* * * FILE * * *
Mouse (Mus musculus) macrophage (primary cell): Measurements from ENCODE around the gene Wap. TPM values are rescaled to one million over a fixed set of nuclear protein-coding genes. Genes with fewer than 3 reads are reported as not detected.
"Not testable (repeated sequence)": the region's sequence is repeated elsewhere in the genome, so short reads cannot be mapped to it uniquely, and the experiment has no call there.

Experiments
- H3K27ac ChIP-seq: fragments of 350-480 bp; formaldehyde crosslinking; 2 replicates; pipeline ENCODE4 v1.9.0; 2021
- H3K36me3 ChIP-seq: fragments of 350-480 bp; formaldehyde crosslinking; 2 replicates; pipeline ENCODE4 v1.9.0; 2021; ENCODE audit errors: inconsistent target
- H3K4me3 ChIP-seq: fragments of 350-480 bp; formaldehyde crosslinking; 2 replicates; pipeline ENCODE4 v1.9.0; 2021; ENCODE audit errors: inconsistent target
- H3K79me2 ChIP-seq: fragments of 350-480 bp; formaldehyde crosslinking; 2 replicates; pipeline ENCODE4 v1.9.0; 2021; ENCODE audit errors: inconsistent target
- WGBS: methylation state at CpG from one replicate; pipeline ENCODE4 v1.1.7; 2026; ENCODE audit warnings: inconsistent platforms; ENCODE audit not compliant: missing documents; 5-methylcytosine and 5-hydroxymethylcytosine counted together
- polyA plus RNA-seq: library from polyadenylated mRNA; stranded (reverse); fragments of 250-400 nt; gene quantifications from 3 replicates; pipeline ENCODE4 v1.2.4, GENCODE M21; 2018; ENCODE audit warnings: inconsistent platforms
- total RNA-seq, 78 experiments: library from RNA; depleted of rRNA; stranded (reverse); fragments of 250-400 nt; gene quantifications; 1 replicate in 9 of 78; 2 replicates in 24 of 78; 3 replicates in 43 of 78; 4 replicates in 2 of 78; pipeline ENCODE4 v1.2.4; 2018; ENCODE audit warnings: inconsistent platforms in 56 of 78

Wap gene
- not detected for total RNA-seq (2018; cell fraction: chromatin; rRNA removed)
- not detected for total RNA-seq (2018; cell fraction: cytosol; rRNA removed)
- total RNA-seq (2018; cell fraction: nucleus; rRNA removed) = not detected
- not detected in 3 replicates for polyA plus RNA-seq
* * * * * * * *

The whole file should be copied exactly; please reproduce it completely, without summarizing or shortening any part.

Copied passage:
Mouse (Mus musculus) macrophage (primary cell): Measurements from ENCODE around the gene Wap. TPM values are rescaled to one million over a fixed set of nuclear protein-coding genes. Genes with fewer than 3 reads are reported as not detected.
"Not testable (repeated sequence)": the region's sequence is repeated elsewhere in the genome, so short reads cannot be mapped to it uniquely, and the experiment has no call there.

Experiments
- H3K27ac ChIP-seq: fragments of 350-480 bp; formaldehyde crosslinking; 2 replicates; pipeline ENCODE4 v1.9.0; 2021
- H3K36me3 ChIP-seq: fragments of 350-480 bp; formaldehyde crosslinking; 2 replicates; pipeline ENCODE4 v1.9.0; 2021; ENCODE audit errors: inconsistent target
- H3K4me3 ChIP-seq: fragments of 350-480 bp; formaldehyde crosslinking; 2 replicates; pipeline ENCODE4 v1.9.0; 2021; ENCODE audit errors: inconsistent target
- H3K79me2 ChIP-seq: fragments of 350-480 bp; formaldehyde crosslinking; 2 replicates; pipeline ENCODE4 v1.9.0; 2021; ENCODE audit errors: inconsistent target
- WGBS: methylation state at CpG from one replicate; pipeline ENCODE4 v1.1.7; 2026; ENCODE audit warnings: inconsistent platforms; ENCODE audit not compliant: missing documents; 5-methylcytosine and 5-hydroxymethylcytosine counted together
- polyA plus RNA-seq: library from polyadenylated mRNA; stranded (reverse); fragments of 250-400 nt; gene quantifications from 3 replicates; pipeline ENCODE4 v1.2.4, GENCODE M21; 2018; ENCODE audit warnings: inconsistent platforms
- total RNA-seq, 78 experiments: library from RNA; depleted of rRNA; stranded (reverse); fragments of 250-400 nt; gene quantifications; 1 replicate in 9 of 78; 2 replicates in 24 of 78; 3 replicates in 43 of 78; 4 replicates in 2 of 78; pipeline ENCODE4 v1.2.4; 2018; ENCODE audit warnings: inconsistent platforms in 56 of 78

Wap gene
- not detected for total RNA-seq (2018; cell fraction: chromatin; rRNA removed)
- not detected for total RNA-seq (2018; cell fraction: cytosol; rRNA removed)
- total RNA-seq (2018; cell fraction: nucleus; rRNA removed) = not detected
- not detected in 3 replicates for polyA plus RNA-seq